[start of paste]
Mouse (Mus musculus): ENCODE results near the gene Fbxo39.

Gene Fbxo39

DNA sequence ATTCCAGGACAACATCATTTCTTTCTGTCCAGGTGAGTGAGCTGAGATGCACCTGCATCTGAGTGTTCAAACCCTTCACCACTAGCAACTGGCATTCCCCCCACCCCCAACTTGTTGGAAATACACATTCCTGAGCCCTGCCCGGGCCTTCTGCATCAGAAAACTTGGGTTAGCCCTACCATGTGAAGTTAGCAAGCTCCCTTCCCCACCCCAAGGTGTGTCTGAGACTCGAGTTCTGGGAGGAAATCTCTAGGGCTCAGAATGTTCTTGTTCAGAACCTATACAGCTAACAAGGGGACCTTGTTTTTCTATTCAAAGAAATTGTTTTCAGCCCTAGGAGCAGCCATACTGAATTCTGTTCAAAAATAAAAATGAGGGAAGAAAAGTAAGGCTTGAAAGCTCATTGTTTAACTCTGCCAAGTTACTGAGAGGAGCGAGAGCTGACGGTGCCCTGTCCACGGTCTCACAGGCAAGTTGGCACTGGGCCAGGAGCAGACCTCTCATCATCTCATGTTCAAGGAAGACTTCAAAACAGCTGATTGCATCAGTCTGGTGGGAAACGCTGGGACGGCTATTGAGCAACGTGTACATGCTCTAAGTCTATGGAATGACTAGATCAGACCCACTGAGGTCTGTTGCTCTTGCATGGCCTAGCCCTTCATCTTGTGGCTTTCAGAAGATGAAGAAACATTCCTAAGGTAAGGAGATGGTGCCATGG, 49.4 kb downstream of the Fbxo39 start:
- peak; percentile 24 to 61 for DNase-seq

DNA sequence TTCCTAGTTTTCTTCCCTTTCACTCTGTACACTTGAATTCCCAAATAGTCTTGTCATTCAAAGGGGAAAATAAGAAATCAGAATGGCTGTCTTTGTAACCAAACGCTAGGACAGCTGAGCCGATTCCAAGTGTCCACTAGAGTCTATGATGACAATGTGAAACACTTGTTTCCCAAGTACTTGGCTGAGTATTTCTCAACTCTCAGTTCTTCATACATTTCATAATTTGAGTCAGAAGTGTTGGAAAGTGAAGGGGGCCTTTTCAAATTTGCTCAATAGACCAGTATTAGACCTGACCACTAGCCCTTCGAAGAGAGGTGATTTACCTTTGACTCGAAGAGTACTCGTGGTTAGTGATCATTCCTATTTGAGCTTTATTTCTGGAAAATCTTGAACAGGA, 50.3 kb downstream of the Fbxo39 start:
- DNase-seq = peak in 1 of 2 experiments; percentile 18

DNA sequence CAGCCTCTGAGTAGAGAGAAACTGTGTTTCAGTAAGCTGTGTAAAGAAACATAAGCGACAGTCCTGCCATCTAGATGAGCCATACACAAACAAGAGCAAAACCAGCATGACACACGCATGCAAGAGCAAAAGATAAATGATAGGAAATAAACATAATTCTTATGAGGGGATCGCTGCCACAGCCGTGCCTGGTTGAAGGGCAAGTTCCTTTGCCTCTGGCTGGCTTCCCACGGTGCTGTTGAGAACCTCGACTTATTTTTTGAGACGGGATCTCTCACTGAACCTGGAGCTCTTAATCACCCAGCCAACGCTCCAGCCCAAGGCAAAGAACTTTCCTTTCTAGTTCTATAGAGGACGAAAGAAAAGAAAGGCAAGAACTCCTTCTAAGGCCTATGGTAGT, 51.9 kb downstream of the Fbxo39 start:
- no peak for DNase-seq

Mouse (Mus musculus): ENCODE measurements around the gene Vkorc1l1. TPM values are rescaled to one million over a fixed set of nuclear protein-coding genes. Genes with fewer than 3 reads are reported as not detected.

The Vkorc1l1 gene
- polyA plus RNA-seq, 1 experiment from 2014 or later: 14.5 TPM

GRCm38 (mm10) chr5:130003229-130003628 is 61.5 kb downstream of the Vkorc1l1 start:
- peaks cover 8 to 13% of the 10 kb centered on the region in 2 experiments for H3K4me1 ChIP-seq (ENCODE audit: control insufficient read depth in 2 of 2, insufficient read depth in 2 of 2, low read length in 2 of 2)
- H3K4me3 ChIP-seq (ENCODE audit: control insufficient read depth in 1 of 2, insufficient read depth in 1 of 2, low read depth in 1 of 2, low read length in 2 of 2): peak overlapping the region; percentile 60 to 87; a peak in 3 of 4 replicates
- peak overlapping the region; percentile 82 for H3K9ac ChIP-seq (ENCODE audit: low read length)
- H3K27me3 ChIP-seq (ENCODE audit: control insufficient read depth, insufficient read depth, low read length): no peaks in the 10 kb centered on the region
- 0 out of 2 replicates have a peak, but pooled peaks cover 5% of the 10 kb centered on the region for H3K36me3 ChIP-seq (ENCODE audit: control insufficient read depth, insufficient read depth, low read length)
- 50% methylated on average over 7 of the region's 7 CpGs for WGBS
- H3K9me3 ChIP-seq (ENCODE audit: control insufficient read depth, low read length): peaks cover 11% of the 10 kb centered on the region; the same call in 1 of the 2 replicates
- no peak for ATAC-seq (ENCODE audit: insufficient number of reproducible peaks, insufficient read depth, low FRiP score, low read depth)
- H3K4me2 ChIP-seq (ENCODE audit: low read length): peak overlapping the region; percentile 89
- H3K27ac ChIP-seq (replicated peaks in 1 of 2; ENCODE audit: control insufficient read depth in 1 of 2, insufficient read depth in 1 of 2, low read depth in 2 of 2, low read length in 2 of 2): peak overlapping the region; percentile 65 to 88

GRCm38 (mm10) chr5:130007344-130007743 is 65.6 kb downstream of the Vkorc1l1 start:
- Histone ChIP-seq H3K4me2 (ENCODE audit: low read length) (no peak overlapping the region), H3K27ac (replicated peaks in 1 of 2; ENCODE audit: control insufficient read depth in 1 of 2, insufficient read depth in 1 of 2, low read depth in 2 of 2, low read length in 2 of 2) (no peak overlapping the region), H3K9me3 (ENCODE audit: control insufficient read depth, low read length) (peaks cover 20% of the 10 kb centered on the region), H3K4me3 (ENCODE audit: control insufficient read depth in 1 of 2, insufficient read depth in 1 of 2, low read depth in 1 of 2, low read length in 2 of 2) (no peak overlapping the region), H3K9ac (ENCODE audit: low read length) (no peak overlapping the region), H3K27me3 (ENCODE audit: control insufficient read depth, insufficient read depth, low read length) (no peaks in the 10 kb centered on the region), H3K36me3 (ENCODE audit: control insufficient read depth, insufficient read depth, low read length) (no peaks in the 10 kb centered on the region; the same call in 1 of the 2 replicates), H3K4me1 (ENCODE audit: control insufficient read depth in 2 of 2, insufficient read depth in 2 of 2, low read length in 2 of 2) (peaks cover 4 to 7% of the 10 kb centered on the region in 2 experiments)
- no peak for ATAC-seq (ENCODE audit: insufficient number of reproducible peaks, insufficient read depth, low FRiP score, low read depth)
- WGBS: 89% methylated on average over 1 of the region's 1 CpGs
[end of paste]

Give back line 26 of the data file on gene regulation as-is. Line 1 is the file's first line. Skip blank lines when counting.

- WGBS: 89% methylated on average over 1 of the region's 1 CpGs